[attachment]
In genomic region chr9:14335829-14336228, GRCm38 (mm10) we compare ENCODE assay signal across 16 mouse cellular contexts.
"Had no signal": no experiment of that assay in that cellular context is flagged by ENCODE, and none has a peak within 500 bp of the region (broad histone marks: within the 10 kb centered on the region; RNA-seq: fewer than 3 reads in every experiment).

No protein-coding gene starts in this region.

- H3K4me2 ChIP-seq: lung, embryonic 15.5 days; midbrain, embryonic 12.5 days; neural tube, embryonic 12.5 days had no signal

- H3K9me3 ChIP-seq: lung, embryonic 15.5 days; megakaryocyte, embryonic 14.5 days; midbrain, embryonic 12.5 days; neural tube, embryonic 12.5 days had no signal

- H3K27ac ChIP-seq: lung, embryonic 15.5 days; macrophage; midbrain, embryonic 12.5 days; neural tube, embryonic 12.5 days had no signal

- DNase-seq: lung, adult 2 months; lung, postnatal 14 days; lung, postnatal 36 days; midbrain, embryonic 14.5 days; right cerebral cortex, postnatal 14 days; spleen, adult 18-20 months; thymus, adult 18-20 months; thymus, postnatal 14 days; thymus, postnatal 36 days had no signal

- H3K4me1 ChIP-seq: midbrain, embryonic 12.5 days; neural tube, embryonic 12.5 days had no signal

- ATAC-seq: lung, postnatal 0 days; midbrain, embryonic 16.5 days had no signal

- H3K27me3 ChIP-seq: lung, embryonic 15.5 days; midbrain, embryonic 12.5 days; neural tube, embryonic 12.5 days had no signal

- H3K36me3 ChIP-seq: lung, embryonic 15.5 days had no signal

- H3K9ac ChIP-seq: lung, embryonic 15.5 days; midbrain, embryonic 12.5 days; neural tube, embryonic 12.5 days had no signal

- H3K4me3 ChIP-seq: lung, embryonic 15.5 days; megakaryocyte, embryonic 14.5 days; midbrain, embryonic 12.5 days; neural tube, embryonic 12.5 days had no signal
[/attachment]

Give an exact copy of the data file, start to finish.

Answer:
In genomic region chr9:14335829-14336228, GRCm38 (mm10) we compare ENCODE assay signal across 16 mouse cellular contexts.
"Had no signal": no experiment of that assay in that cellular context is flagged by ENCODE, and none has a peak within 500 bp of the region (broad histone marks: within the 10 kb centered on the region; RNA-seq: fewer than 3 reads in every experiment).

No protein-coding gene starts in this region.

- H3K4me2 ChIP-seq: lung, embryonic 15.5 days; midbrain, embryonic 12.5 days; neural tube, embryonic 12.5 days had no signal

- H3K9me3 ChIP-seq: lung, embryonic 15.5 days; megakaryocyte, embryonic 14.5 days; midbrain, embryonic 12.5 days; neural tube, embryonic 12.5 days had no signal

- H3K27ac ChIP-seq: lung, embryonic 15.5 days; macrophage; midbrain, embryonic 12.5 days; neural tube, embryonic 12.5 days had no signal

- DNase-seq: lung, adult 2 months; lung, postnatal 14 days; lung, postnatal 36 days; midbrain, embryonic 14.5 days; right cerebral cortex, postnatal 14 days; spleen, adult 18-20 months; thymus, adult 18-20 months; thymus, postnatal 14 days; thymus, postnatal 36 days had no signal

- H3K4me1 ChIP-seq: midbrain, embryonic 12.5 days; neural tube, embryonic 12.5 days had no signal

- ATAC-seq: lung, postnatal 0 days; midbrain, embryonic 16.5 days had no signal

- H3K27me3 ChIP-seq: lung, embryonic 15.5 days; midbrain, embryonic 12.5 days; neural tube, embryonic 12.5 days had no signal

- H3K36me3 ChIP-seq: lung, embryonic 15.5 days had no signal

- H3K9ac ChIP-seq: lung, embryonic 15.5 days; midbrain, embryonic 12.5 days; neural tube, embryonic 12.5 days had no signal

- H3K4me3 ChIP-seq: lung, embryonic 15.5 days; megakaryocyte, embryonic 14.5 days; midbrain, embryonic 12.5 days; neural tube, embryonic 12.5 days had no signal